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Colds and Flus

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Herbal helps for those classic winter ills

By Jonathan Evans
Herbal Information Specialist from The Herbarium

Fall has arrived and we are gearing up for the regular cold and flu season  – remember the good old days? 

Combating colds and flu

Some of the best things you can use to combat these seasonal scourges include plenty of vitamin C, which helps in so many ways. A good rule of thumb for dosing is 1,000 mg of vitamin C for general use, 1,500-2,000 mg if you are regularly exposed to lots of people such as an office or classroom setting. If you feel you are coming down with something, taking 500 mg of vitamin C every hour or two until you reach bowel tolerance can be very helpful. 

Elderberry tincture, extract or capsules is a direct antiviral supplement. Israeli researchers discovered a compound in elderberry dissolves the protein spike on cold and flu virus, making it more difficult to penetrate the cell wall. Combining vitamin C with elderberry is a one-two punch against cold and flu virus. Vitamin C strengthens the cell wall and elderberry blunts the spike- voila! The cold or flu virus dies. 

Zinc is very helpful for general immune system function; wound healing and nervous system health. With the pandemic people increased their zinc intake dramatically. For cold and flu season, using a zinc lozenge can be very helpful. The zinc coats the throat, which is where your cold and flu virus is trying to gain a foothold (the traditional sore throat.) By sucking on a zinc lozenge you are disrupting the virus’s ability to replicate. A zinc /elderberry lozenge is a winning combination.

Taking Echinacea or medicinal mushrooms helps with general immune function.   Echinacea helps to increase white cells – or if you have enough, it makes them friskier. Medicinal mushrooms include Reishi, Maitake, Shitake and Turkey Tail to name just a few.

Getting a good night’s sleep

Dear Jonathan, 

I have not been able to get a decent night’s sleep for months. The over the counter products just leave me groggy in the morning like I had too much to drink. Are there any natural herbs to help with sleep?


Dear Janice, 

There are so many supplements to help with sleep. These past months of the pandemic have caused many people many sleepless nights.

Stress and anxiety play a big role in sleep problems. Nutritionally, B complex and magnesium can help with the damaging effects of stress. The B vitamins help with your nervous system and give your body a good base to deal with stress and anxiety. Magnesium also helps with the nervous system and is a muscle relaxer. I have written previously about the importance of magnesium in the diet (check www.Primeontheweb for past columns).

Herbally, there are many plants to choose from, both individually and in formulas.

For example Hops (Humulus lupulus), Valerian (Valeriana officinalis),Passion Flower (Passiflora incarnata), Chamomile (Matricaria recutita), Kava Kava (Piper methysticum), Oatstraw (Avena sativa), Scullcap (Scutellaria lateriflora), St. John’s Wort ( Hypericum perforatum), California Poppy (Eschscholzia californica), Hawthorn (Crataegus spp.) , Holy Basil (Ocimum sanctum and O. gratissimum), Jamaican Dogwood (Piscidia erythrina), Lavender (Lavandula angustifolia), Lemon Balm (Melissa officinalis), Schisandra (Schisandra chinensis),Ashwagandha (Withania somnifera),  and Catnip (Nepeta cataria) all  have relaxing qualities among other functions.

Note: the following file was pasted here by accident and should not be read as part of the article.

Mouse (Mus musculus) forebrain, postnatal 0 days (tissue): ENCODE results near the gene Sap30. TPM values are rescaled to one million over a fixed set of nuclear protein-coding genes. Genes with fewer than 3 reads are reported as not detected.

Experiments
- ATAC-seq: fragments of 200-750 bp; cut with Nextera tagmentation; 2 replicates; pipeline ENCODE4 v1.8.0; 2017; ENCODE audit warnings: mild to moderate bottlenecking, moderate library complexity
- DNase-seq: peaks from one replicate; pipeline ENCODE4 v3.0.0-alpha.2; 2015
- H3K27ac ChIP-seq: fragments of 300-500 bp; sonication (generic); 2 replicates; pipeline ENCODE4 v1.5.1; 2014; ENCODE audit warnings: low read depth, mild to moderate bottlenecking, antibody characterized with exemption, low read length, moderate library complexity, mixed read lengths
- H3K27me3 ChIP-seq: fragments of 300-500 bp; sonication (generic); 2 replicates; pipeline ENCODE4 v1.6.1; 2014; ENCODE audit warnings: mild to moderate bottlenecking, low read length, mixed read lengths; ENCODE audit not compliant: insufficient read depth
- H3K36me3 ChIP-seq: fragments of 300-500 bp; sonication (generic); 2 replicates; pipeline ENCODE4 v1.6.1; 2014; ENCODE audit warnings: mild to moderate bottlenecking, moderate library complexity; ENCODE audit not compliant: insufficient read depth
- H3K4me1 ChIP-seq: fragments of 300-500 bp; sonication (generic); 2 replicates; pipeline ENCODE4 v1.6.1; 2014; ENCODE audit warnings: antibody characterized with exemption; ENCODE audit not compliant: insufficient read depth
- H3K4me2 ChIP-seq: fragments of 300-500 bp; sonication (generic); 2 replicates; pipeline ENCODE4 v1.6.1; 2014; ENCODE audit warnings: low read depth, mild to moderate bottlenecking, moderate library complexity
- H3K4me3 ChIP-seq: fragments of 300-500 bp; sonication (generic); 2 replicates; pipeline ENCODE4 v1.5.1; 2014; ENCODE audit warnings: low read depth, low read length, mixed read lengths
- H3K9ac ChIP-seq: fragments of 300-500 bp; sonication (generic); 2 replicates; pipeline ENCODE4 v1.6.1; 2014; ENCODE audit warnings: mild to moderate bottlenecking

Essential oils such as Roman Chamomile (Anthemis nobilis), German Chamomile (Matricaria chamomilla),  Clary Sage (Salvia sclarea) or Lavender (Lavandula angustifolia) are some of the best choices for sleep. As always, these oils should be diluted in a carrier oil and not applied neat or pure. Using the oils neat on a regular basis can lead to building a resistance  or allergy to the oils.

I remember in the early days of my wife’s studies of essential oils she received German  Chamomile and wanted to share it with me. She put a few drops on the palm of my hand. It looked like blue ink, due to the high chamazulene content. It smelled wonderful and, not to waste it, I then just wiped it on my chest. I laid down to watch the tube at 8 p.m. I woke up at 8 am. This is powerful stuff.

Of course, staying away from caffeinated beverages, chocolate and excess alcohol in the evening should be considered. Shutting off your phones and computers at night  can be a big help.  The blue light and electromagnetic fields are known sleep disruptors.

Using the above mentioned herbs can help with getting some good rest, but if your sleep pattern has been disrupted for any length of time  it will take several weeks to get through it. If you expect to take lemonbalm tincture and get  eight hours of sleep, it  probably ain’t going to happen the first night. What I tell our customers is to follow the directions on the bottle and if you wake up after a couple of hours (as is your habit) just take another dose. If you are still awake in 20 minutes or so, take another dose. The worst that will happen is you will fall asleep, but you will wake refreshed without the grogginess of the over the counter products.

Each person’s experience is different, and you have to find what works best for you. After a time, these waking periods should disappear.


Send questions on botanical remedies to: Natures Rx: Jonathan Evans at, or by regular mail to: The Herbarium, 264 Exchange Street, Chicopee, MA. 01013. If requesting additional info, include a stamped, self-addressed envelope.